Memorial Day was called Decoration Day when I was a small fry. I don't exactly recall when the name was changed but it definitely has held many meanings to me as I have grown older. It used to mean marching in the town parade and the beginning of warmer days. Later, it was about remembering those who died in the wars Americans fought. Born seven years after the end of World War II, I didn't know anyone who died in it but I did grow up knowing widows with their children. This Memorial Day I would like to say I remember Donald Messier but I cannot. However, I can vividly recall his widow, my "Aunt Lucy".
Donald Messier was from Watervelit, n the US Naval Reserve. He never made it out of the war to meet his namesake, young Donald Messier. I think he died on an aircraft carrier in the US Navy. I found information about him on the New York State Military Museum site:
There is his "next of kin", his wife, who I always called "Aunt Lucy". Aunt Lucy lived in Green Island during the world and my mother and she became close. I am not certain how they met, perhaps she started going to my mother's beauty salon on Swan Street in Green Island. When my mother married dad at the end of the war, in 1945, Aunt Lucy was her matron of honor and witness.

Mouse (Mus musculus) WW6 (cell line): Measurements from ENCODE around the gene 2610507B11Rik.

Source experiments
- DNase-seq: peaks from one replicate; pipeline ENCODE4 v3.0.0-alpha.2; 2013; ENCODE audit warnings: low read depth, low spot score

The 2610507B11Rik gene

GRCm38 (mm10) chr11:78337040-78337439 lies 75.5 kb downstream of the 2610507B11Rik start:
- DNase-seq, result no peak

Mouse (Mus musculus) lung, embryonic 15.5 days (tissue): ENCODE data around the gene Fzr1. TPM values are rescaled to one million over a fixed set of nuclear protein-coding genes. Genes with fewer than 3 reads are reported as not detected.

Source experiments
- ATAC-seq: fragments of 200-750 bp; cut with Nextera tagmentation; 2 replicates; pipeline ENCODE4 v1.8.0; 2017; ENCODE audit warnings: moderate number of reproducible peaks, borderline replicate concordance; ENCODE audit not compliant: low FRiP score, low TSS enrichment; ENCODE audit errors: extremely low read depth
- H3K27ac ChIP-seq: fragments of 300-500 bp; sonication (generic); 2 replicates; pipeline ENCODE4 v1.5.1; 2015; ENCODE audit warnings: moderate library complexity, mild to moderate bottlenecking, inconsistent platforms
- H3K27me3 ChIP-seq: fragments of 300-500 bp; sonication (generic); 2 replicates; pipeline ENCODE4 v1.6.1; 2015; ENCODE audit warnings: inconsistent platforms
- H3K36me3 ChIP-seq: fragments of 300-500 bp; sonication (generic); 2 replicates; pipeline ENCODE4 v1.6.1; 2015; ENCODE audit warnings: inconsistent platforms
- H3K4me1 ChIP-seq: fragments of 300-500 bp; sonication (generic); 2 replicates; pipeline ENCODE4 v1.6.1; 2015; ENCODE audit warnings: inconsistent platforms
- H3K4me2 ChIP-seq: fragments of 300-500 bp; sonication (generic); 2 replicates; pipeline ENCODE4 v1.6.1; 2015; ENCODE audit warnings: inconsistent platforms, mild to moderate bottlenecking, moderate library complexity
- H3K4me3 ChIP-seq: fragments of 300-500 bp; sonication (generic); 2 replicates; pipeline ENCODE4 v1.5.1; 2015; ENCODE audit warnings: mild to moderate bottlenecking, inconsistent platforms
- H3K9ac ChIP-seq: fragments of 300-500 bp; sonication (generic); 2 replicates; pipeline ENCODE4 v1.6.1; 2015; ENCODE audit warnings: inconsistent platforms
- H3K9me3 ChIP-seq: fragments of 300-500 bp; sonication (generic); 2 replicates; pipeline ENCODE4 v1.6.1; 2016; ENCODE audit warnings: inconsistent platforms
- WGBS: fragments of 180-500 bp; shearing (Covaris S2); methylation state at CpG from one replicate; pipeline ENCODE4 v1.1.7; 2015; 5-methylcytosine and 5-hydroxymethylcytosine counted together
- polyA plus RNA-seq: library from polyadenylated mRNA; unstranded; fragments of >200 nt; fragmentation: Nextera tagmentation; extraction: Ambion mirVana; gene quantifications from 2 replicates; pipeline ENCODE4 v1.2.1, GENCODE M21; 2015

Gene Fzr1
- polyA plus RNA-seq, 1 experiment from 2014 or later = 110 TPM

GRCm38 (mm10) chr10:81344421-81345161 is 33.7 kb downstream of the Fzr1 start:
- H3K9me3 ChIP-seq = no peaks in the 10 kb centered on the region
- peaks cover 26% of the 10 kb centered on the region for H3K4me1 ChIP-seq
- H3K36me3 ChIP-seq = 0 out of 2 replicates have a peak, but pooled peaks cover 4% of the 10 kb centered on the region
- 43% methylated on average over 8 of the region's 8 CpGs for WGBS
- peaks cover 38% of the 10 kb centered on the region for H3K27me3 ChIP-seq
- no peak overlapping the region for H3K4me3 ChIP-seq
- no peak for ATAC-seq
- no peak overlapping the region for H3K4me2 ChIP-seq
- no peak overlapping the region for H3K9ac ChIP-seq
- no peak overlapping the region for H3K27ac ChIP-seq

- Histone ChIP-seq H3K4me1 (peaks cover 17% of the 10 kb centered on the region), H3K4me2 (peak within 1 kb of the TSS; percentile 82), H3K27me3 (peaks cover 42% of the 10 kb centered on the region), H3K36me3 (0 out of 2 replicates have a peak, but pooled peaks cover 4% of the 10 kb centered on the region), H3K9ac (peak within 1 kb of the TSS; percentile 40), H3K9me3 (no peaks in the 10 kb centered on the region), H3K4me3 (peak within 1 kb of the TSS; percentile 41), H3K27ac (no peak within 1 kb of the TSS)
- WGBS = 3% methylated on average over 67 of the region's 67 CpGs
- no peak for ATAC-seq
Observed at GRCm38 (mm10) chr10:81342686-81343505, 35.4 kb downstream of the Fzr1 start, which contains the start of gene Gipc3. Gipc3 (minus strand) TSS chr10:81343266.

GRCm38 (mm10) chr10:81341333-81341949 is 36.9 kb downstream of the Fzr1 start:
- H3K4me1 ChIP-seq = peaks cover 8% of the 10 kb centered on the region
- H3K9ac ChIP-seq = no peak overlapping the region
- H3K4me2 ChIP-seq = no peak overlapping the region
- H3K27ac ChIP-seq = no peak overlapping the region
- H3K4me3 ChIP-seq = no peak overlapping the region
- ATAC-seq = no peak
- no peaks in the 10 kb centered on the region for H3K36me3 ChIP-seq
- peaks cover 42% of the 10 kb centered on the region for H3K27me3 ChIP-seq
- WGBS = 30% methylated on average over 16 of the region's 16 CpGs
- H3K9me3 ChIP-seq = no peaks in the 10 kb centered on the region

I remember Patty well to this day though I haven't seen her in forty years. I remember how I couldn't believe that the world could be so unfair and so unkind to Aunt Lucy, the war widow who had suffered so much. And now Uncle Bill, the man who always smiled and made me laugh, suffered too. For more than ten years or more after Patty died, I never heard my Aunt Lucy mention Patty's name. Finally one sunny day, my mother and I paid an unannounced visit to Aunt Lucy and Uncle Bill's in Poestenskill. While we sat in the yard all afternoon, we shared laughter and smiles. I went inside the house to use the facilities before leaving and was shocked to see the interior walls and tables covered with pictures of Patty. It took about five more years until we could talk openly and remember Patty with Aunt Lucy. She grieved in her own way and finally made some peace with her circumstances in the years before her own death. Donnie and his wife had a wonderful baby boy and I think the presence of a grandson in Aunt Lucy and Uncle Bill's life was ultimately restorative. We shared many stories and memories of Patty.
Memorial Day for me is remembering the randomness in war and peace, life and death. There are no guarantees or bargaining. Aunt Lucy survived widowhood and the loss of a child and with her kindnesses she overcame bitterness. She made the world a better place. Uncle Bill did too.